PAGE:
An article by David Francis, Director of Sunday School, LifeWay Christian Resources, caught my eye recently. In ‘Ways to make guests feel unwelcome’, Francis humorously outlines nine ways churches can drive guests away, discouraging further visits. As a frequent guest of Anchorage area churches, I’ve seen them all. I’ve added my own commentary to his bullet points.
*Make parking for first-time guests inconvenient. It’s amazing how many churches do not provide up-close parking for first-time visitors, leaving them to fend for themselves in crowded parking lots. Often you’ll find empty handicapped parking, clergy parking, but no first-time visitor parking. This practice loudly shouts, “visitors not expected or desired”.
*Get grouchy greeters. Or better yet, unsmiling, close-mouthed greeters, or even better, have greeters carrying on uninterruptable conversations with other greeters or members when guests enter.
*Forego a welcome center. Few churches have effective welcome centers. If they do, often they’re ineffective ones. One church I visited had one, unstaffed, with clipboards to register oneself.
*Treat guests like a doctor’s office treats new patients. This can be done at the welcome center, with clipboards and long forms to complete, or even better, be confronted at your seat by someone demanding you complete the form there.
*Don’t escort guests to their classrooms. Or to available seats in the sanctuary. This alone goes far to discourage further visits.
*Make finding a seat really hard. Make sure all the good seats in the rear half of the church are filled or taken, marked by coats, purses, hymnals or Bibles. It’s far better to make the guest go up front where everyone can examine them in detail. Some churches have chosen to position their entry so guests (and members) enter from the front to their seats, creating a continual stream of interruptions before and during the service.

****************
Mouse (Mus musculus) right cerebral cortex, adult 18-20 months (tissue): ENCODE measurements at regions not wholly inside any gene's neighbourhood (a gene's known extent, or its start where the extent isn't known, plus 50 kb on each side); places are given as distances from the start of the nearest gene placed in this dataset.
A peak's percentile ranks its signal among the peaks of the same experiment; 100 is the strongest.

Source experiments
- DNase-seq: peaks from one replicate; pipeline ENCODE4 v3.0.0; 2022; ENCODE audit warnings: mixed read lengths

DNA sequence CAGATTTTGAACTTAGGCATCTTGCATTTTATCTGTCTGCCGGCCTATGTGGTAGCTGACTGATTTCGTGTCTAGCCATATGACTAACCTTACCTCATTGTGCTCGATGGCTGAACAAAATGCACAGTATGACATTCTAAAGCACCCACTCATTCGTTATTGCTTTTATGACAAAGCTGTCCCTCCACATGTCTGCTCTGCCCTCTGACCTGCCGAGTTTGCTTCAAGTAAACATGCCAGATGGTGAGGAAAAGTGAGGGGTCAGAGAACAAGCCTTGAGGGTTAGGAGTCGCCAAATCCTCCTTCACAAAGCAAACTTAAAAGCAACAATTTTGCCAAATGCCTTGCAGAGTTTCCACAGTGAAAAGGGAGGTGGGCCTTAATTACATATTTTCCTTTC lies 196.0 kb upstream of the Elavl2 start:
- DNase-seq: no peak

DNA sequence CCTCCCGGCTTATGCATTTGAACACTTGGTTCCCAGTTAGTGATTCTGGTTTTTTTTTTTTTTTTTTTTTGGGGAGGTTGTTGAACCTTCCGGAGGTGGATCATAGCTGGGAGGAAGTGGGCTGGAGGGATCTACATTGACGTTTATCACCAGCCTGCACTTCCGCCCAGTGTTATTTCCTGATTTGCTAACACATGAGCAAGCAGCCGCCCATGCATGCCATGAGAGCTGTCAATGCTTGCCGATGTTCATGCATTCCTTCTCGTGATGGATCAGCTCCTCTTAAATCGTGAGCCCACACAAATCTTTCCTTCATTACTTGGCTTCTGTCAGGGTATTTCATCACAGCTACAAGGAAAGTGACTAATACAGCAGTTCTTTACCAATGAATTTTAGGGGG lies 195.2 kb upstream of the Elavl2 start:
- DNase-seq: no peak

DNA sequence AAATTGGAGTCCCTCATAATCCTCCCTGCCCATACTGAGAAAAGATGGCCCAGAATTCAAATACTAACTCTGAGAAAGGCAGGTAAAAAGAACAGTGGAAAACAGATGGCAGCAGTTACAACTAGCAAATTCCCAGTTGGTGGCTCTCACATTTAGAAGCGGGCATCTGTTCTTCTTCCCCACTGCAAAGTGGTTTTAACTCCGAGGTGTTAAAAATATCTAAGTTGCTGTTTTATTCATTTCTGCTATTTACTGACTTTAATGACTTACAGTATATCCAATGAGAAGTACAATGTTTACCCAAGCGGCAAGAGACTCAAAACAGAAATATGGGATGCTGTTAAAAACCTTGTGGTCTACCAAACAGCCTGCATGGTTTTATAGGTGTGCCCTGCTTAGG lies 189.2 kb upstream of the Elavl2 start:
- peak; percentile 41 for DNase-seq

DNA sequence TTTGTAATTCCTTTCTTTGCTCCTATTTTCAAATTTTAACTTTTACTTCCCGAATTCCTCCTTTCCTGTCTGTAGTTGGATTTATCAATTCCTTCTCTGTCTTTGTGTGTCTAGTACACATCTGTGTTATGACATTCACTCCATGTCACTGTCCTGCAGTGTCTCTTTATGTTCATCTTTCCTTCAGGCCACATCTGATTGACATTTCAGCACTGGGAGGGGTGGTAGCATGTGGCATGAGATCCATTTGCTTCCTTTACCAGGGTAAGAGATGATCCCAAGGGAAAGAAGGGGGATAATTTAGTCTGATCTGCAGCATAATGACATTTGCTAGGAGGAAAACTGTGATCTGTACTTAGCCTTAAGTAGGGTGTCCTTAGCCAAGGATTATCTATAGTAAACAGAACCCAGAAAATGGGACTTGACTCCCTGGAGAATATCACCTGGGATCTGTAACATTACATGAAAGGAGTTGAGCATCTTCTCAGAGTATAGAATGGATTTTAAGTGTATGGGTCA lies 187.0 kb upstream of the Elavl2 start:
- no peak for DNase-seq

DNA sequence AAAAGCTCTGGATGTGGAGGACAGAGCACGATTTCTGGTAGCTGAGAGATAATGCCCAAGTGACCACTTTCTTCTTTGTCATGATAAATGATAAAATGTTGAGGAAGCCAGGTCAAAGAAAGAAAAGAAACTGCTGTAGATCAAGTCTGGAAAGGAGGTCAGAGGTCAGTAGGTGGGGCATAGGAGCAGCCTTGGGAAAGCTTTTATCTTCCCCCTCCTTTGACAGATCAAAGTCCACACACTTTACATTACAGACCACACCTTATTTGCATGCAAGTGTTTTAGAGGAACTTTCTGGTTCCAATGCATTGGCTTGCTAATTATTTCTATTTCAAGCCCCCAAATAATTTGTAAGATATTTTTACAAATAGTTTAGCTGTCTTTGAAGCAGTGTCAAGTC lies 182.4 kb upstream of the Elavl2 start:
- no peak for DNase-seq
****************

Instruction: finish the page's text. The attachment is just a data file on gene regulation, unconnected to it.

*Have guests stand up while everyone else sits, or sit while everyone else stands. That’s right, they’re very vulnerable so it makes them warm to your church instantly, especially when asked to identify themselves to the entire congregation. It’s even better when they are prompted for the reason they chose to come to your congregation this day.
*Randomly call on people to read or pray. The guest, of course, is waiting with dread to see if they’ll be next.
*Don’t wear name tags. This is a 100% guarantee guests will not be properly recognized, nor know anyone’s name as a consequence of their visit.
Churches do not see themselves as others see them. I strongly urge churches to regularly, (I suggest weekly), send several members to visit other community churches with a practiced eye for guest-friendly or unfriendly behavior. This can be brought back for discussion with the worship committee or similar. Churches I enjoy visiting employ a wide variety of guest-friendly practices, going far beyond the ones mentioned here. Church attendance should be a happy occasion for any guest, and getting under-the-hood of how to be hospitable is a Biblical mandate and Christian principle.
To read David Francis’ article in full click here.